4) The burden is on the business owner. As a business owner, the burden of proof rests on your shoulders when you submit a claim under your business interruption policy. In addition to proving that you are entitled to your claim in the first place, you must also calculate the cost of your claim.
5) You have the right to your own accountant. Calculating the income that your business lost while it was closed to due property damage can be complicated. While you can rely on your insurance company’s adjustor, you also have every right to hire you own accountant to help calculate the cost of your claim. This is especially important if your lost income is substantial since a lawyer or accountant specialized in business interruption can help ensure your claim is processed according to law.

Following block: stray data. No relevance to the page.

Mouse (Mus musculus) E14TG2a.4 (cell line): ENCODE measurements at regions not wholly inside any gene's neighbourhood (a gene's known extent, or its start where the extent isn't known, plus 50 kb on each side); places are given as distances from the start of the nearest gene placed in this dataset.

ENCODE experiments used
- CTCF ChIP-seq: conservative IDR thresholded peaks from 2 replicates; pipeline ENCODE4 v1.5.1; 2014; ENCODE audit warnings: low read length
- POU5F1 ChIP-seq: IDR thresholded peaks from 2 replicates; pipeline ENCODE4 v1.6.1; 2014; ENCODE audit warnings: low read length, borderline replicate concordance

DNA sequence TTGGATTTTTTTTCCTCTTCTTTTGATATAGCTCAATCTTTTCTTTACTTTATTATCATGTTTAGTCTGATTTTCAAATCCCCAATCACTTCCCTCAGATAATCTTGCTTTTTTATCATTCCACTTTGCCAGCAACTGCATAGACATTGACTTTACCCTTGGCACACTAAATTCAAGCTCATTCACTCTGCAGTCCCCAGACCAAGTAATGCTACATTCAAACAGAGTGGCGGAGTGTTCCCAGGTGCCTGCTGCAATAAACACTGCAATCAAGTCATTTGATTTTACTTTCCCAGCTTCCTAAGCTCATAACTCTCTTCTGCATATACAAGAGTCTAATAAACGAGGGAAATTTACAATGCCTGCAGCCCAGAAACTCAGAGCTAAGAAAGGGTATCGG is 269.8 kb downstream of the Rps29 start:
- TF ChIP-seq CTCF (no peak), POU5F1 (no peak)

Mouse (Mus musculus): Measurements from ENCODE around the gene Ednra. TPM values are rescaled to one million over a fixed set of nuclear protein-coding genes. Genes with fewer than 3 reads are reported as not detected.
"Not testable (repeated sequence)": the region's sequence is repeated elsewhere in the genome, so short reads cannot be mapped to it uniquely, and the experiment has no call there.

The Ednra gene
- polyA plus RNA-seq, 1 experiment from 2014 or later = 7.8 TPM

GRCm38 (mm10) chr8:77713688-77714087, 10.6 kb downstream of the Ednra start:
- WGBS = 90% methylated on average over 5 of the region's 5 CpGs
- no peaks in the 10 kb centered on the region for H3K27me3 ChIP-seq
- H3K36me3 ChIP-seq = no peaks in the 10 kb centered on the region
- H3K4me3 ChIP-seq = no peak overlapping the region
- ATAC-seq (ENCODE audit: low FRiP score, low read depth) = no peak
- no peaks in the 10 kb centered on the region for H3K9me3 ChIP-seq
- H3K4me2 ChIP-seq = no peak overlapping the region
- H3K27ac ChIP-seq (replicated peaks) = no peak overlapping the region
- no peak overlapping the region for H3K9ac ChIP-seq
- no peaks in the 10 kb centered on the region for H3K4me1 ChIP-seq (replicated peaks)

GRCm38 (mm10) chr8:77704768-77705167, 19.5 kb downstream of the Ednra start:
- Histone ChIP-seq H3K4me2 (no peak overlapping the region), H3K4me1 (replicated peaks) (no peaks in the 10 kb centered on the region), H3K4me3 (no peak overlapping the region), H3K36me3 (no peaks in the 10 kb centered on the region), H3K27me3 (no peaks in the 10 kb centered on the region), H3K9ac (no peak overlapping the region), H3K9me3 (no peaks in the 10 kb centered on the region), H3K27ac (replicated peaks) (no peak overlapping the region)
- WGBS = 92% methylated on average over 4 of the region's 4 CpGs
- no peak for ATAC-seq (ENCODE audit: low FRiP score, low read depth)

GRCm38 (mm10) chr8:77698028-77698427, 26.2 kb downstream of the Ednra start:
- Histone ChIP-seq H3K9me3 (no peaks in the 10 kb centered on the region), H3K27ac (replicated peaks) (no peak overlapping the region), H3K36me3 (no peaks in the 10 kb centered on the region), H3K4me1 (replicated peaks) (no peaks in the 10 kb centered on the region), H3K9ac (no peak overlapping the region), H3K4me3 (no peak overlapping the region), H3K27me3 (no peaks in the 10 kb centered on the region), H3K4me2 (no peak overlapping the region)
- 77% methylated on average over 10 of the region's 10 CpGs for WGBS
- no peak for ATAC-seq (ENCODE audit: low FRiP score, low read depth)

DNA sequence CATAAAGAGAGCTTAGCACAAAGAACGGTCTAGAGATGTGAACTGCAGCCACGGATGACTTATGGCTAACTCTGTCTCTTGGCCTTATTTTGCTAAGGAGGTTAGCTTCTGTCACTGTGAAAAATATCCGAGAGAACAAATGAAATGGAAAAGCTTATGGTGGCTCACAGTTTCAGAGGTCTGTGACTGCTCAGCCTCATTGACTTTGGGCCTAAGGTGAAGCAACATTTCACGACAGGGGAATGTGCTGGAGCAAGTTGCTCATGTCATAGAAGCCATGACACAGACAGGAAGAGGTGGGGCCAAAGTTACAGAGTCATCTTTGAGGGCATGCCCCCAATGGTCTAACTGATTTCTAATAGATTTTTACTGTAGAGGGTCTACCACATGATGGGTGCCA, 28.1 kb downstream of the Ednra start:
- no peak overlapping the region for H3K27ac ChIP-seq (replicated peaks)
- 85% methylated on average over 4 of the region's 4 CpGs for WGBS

5) Your evidence must be “objective, verifiable, and evidentiary”. When you submit your claim under a business interruption insurance policy, you must provide extensive evidence that proves that you lost income and supports the calculations behind your claim. It’s important to use all of the “objective, verifiable, and evidentiary” information at your disposal. This includes, but isn’t limited to: financial statements, tax returns, customer orders, receipts, annual reports, and even market forecasts or reports from external sources.